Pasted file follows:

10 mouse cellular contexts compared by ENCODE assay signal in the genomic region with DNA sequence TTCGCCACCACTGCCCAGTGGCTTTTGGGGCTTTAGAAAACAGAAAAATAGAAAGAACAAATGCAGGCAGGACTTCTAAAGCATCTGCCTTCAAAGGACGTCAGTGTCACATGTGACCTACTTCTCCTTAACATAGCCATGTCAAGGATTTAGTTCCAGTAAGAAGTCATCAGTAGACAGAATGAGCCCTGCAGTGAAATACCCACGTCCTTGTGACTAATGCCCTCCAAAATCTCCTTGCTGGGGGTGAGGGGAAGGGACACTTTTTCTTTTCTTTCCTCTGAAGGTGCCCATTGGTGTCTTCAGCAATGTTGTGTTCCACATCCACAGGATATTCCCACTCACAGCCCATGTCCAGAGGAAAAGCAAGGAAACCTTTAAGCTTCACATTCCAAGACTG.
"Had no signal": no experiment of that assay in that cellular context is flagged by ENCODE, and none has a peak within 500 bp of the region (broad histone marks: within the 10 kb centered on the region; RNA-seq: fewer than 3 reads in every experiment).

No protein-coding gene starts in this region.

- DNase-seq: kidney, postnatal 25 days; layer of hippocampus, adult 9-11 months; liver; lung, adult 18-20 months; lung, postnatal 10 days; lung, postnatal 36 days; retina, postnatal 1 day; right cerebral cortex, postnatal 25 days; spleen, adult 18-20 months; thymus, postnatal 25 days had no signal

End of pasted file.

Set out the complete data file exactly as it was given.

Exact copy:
10 mouse cellular contexts compared by ENCODE assay signal in the genomic region with DNA sequence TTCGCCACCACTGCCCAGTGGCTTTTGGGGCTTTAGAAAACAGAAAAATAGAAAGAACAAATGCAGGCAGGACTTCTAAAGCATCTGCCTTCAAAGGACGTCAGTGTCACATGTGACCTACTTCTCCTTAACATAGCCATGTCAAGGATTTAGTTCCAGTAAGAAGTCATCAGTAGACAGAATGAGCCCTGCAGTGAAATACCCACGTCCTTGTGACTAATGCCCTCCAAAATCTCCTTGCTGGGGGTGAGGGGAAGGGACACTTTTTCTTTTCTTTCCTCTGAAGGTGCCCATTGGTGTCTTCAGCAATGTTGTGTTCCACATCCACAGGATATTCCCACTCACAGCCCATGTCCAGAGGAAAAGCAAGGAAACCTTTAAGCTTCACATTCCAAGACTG.
"Had no signal": no experiment of that assay in that cellular context is flagged by ENCODE, and none has a peak within 500 bp of the region (broad histone marks: within the 10 kb centered on the region; RNA-seq: fewer than 3 reads in every experiment).

No protein-coding gene starts in this region.

- DNase-seq: kidney, postnatal 25 days; layer of hippocampus, adult 9-11 months; liver; lung, adult 18-20 months; lung, postnatal 10 days; lung, postnatal 36 days; retina, postnatal 1 day; right cerebral cortex, postnatal 25 days; spleen, adult 18-20 months; thymus, postnatal 25 days had no signal